The first autopsy was conducted by Dr Khairul Azman Ibrahim and Dr Prashant Naresh Samberkar, which concluded that the injuries on the body were “consistent with those that occur due to fall from height”.  Because of the context and nature of Beng Hock’s death, this seemed altogether too simple an explanation and we needed more answers. The report was general and vague, with no elaboration on the wounds found on his body.

The Selangor government appointed Malik Imtiaz Sarwar as its lawyer to represent the state’s interests. In my discussions with him, we decided we should take advantage of Dr Porntip’s previous willingness to help. The inquest began on July 29 at the Shah Alam High Court, and I wrote once again to Dr Porntip to seek her expert opinion and advice based on the evidence we were beginning to gather, which she agreed to provide.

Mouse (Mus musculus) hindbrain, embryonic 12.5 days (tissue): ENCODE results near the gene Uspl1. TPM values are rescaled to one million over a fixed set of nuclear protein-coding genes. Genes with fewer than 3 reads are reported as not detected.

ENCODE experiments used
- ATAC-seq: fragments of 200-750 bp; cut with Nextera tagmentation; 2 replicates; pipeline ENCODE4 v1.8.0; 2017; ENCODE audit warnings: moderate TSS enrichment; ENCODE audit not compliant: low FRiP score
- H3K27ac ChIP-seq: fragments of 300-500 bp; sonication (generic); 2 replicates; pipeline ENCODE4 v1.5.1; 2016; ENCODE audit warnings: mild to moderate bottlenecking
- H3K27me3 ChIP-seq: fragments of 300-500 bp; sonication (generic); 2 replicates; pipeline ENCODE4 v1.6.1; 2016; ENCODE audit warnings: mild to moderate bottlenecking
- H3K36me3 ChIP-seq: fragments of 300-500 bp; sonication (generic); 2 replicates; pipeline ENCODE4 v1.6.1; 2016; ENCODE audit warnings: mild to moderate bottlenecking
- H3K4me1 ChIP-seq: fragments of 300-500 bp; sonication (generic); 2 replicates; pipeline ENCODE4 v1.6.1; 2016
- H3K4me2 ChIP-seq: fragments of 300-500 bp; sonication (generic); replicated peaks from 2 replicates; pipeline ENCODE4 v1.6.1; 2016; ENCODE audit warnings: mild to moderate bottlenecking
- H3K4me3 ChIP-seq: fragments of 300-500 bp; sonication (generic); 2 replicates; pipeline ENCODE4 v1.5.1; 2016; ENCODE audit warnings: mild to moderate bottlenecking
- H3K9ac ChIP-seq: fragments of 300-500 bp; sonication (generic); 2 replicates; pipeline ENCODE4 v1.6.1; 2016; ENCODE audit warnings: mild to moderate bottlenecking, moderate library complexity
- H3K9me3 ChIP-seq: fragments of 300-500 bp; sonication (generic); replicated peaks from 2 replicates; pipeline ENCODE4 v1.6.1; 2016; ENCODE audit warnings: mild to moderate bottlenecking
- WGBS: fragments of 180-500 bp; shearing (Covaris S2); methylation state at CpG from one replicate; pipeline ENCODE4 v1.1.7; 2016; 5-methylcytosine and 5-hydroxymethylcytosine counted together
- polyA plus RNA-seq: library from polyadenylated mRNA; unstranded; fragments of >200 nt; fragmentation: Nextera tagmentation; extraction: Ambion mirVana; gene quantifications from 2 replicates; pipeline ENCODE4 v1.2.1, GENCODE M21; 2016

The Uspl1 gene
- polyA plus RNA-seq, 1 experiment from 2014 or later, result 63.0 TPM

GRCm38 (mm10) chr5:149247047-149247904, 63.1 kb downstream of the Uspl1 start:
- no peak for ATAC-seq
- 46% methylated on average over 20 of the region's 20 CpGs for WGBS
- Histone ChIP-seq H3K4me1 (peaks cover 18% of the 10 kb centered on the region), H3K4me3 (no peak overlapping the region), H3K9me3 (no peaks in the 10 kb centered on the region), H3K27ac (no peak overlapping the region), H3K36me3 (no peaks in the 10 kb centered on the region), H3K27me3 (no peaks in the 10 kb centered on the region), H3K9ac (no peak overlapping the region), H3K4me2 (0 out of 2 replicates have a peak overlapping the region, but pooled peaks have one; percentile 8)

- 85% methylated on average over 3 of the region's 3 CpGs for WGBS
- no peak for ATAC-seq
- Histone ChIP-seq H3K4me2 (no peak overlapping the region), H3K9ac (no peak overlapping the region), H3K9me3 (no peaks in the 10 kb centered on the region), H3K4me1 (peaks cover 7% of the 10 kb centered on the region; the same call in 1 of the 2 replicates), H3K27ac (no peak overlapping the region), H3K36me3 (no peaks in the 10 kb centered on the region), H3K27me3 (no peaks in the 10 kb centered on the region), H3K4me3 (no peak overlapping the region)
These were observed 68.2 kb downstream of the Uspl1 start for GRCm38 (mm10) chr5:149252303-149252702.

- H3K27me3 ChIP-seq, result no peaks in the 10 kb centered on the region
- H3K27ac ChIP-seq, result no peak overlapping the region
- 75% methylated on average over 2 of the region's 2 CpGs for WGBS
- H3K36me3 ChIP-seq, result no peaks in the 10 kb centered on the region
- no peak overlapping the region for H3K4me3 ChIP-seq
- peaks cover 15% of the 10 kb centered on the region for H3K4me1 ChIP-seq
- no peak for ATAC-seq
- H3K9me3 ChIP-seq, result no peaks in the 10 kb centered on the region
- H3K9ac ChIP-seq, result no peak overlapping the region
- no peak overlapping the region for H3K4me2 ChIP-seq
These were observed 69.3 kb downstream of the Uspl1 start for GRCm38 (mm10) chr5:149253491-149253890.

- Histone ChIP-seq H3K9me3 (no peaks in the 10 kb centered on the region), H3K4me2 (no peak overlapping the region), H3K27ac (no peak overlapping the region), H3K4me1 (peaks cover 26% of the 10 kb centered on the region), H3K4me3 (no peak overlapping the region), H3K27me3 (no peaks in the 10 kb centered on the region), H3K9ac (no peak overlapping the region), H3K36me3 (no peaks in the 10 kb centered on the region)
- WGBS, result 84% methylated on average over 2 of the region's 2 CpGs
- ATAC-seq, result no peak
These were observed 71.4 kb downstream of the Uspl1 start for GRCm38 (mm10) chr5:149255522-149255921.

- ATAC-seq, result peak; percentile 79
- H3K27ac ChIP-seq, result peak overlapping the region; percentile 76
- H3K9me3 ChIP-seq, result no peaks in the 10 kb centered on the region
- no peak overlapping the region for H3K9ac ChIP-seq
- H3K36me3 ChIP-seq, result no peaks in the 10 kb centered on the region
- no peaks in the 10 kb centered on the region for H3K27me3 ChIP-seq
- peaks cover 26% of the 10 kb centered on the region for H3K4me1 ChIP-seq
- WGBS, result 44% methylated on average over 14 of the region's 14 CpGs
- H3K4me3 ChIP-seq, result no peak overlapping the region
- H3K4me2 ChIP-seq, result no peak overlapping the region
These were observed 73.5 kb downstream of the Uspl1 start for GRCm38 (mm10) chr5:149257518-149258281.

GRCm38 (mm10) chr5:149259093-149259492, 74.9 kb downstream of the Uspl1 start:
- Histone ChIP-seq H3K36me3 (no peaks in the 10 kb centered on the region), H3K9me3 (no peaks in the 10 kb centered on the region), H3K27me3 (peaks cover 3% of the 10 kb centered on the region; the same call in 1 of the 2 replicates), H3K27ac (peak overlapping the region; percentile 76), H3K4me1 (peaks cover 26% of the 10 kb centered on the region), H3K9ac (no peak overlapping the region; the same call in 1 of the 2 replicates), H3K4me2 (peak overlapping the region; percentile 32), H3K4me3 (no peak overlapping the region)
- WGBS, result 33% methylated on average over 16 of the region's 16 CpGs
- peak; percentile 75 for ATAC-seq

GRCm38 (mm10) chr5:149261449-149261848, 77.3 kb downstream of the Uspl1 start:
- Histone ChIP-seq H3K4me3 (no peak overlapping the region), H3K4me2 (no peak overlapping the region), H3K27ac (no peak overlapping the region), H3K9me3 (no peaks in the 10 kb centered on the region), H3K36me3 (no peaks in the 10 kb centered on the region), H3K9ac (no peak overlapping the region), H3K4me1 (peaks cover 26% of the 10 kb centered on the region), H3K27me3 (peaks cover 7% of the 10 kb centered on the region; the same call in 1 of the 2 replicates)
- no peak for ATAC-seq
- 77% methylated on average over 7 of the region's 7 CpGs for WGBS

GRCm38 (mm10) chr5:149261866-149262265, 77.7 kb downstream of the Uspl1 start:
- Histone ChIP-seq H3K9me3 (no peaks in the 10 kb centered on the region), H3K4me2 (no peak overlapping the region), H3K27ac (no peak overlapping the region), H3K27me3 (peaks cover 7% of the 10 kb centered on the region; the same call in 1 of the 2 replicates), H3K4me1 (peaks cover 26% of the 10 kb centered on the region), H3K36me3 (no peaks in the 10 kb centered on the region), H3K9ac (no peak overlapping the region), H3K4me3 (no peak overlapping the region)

Thus began a flurry of email exchanges between Dr Porntip and myself, her trying to make sense of the case as best as possible from a distance. For the first time in my life I saw photographs taken by the criminal investigation unit of a dead body – graphic, gruesome and bloodied. I was forced to study the basics of forensic pathology and human anatomy, in order to summarise DNA, autopsy and toxicology reports.

The team and I – by this time, the legal team had expanded to include criminal lawyers Sreekant Pillai and Ashok Kandiah – wanted to get Dr Porntip to be present during Dr Khairul and Dr Prashant’s testimony at the inquest, so the right questions could be asked. Her preliminary view as sent to us over email was that there was an area of haemorrhage under the chin that was not compatible with a fall from height, but without seeing the body it was impossible to draw a firm conclusion.